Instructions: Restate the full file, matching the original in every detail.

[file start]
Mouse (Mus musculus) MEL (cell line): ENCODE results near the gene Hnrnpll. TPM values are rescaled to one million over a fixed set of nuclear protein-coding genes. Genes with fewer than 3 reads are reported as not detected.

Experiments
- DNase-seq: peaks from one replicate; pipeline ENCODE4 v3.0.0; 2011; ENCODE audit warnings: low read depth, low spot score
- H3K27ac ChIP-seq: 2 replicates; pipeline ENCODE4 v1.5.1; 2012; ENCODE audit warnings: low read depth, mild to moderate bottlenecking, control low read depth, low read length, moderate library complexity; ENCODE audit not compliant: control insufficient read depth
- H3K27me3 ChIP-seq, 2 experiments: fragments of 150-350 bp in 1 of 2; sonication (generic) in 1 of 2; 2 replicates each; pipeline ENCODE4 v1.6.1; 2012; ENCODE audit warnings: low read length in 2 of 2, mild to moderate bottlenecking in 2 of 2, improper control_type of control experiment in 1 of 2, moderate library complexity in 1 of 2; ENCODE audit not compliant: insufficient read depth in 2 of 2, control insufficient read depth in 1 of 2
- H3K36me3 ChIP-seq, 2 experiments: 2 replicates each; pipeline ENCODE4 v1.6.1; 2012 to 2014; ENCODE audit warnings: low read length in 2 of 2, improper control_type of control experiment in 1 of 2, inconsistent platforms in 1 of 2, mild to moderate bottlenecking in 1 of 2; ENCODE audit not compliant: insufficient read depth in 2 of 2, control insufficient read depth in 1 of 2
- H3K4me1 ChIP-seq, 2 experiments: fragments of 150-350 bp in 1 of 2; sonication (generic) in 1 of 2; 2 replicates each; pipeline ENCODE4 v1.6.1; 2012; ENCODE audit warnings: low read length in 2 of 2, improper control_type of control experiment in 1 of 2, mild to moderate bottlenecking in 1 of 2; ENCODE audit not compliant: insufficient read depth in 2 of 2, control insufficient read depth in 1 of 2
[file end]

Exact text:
Mouse (Mus musculus) MEL (cell line): ENCODE results near the gene Hnrnpll. TPM values are rescaled to one million over a fixed set of nuclear protein-coding genes. Genes with fewer than 3 reads are reported as not detected.

Experiments
- DNase-seq: peaks from one replicate; pipeline ENCODE4 v3.0.0; 2011; ENCODE audit warnings: low read depth, low spot score
- H3K27ac ChIP-seq: 2 replicates; pipeline ENCODE4 v1.5.1; 2012; ENCODE audit warnings: low read depth, mild to moderate bottlenecking, control low read depth, low read length, moderate library complexity; ENCODE audit not compliant: control insufficient read depth
- H3K27me3 ChIP-seq, 2 experiments: fragments of 150-350 bp in 1 of 2; sonication (generic) in 1 of 2; 2 replicates each; pipeline ENCODE4 v1.6.1; 2012; ENCODE audit warnings: low read length in 2 of 2, mild to moderate bottlenecking in 2 of 2, improper control_type of control experiment in 1 of 2, moderate library complexity in 1 of 2; ENCODE audit not compliant: insufficient read depth in 2 of 2, control insufficient read depth in 1 of 2
- H3K36me3 ChIP-seq, 2 experiments: 2 replicates each; pipeline ENCODE4 v1.6.1; 2012 to 2014; ENCODE audit warnings: low read length in 2 of 2, improper control_type of control experiment in 1 of 2, inconsistent platforms in 1 of 2, mild to moderate bottlenecking in 1 of 2; ENCODE audit not compliant: insufficient read depth in 2 of 2, control insufficient read depth in 1 of 2
- H3K4me1 ChIP-seq, 2 experiments: fragments of 150-350 bp in 1 of 2; sonication (generic) in 1 of 2; 2 replicates each; pipeline ENCODE4 v1.6.1; 2012; ENCODE audit warnings: low read length in 2 of 2, improper control_type of control experiment in 1 of 2, mild to moderate bottlenecking in 1 of 2; ENCODE audit not compliant: insufficient read depth in 2 of 2, control insufficient read depth in 1 of 2